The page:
Hamilton elects first woman mayor during Women’s History Month

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Yesterday, Hamiltonians went to the polls to elect a new municipal government and school board trustees.

On behalf of the entire organization, we extend our congratulations to all individuals elected last night – particularly our new mayor elect, Andrea Horwath. This is an especially important moment in our city’s history, as Hamiltonians have elected their first woman mayor in 171 years. Candidates running in the municipal election have worked extremely hard over these past few months, and we’d like to extend our heartfelt thanks to all candidates and volunteer teams for their commitment to running and to making our local democracy stronger.

However – regardless of who will be sitting around the council table for the next four years – our work here at YWCA Hamilton will not change. We remain committed to advocating at all levels of government for equity, inclusion, and diversity within our community. We will continue to encourage our local government to make sustained, meaningful, and lasting investments in housing, employment, child care and other needed supports for women, girls, and gender-diverse people.

As we reflect on this election race, we know that we need to work harder to ensure that there are a diverse range of voices representing our city. This election, less than half of all candidates in both Hamilton and Halton were women or gender-diverse people. Running for municipal government is often more difficult for women than it is for men, due to the increased financial barriers, caregiving responsibilities, and employment precarity that women face. This means that the voices that are already underrepresented at the council table are often excluded from even entering the race to begin with.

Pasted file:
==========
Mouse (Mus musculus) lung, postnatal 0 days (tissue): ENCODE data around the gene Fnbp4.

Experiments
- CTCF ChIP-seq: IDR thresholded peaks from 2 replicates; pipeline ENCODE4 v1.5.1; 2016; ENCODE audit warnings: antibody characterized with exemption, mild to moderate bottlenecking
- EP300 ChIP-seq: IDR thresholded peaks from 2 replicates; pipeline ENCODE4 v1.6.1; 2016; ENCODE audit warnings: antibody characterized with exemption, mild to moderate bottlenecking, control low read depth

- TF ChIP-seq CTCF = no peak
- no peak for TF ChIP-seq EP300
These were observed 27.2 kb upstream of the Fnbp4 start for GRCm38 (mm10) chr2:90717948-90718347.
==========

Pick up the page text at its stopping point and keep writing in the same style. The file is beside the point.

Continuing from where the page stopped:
This election also saw an increase in hate and harassment toward marginalized groups, in particular racialized candidates, and a disturbing trend that saw so-called “anti-woke” candidates running in school board races in Hamilton and beyond.

This is a reminder that while women, gender-diverse people, and racialized folks have made major strides in terms of political representation, we are currently experiencing a backlash from those intent on preserving the harmful structures of white supremacy and misogyny in our community. As an organization and a community, we need to continue to mobilize to ensure that we amplify the voices of those who can bring their own lived experience, as well as their own values of equity and inclusion, to the conversation.

We encourage all newly elected candidates to consider all Hamiltonians – racialized Hamiltonians, unhoused Hamiltonians, Two Spirit LGBTQIA+ Hamiltonians, Hamiltonians who use drugs, newcomers, seniors, women, girls and gender-diverse people – in your decision-making over the next four years.

We’re counting on you to help make our community a more inclusive, equitable, and safe place for everyone.

2023 Women of Distinction Awards nominations are open NOMINATE TODAY!

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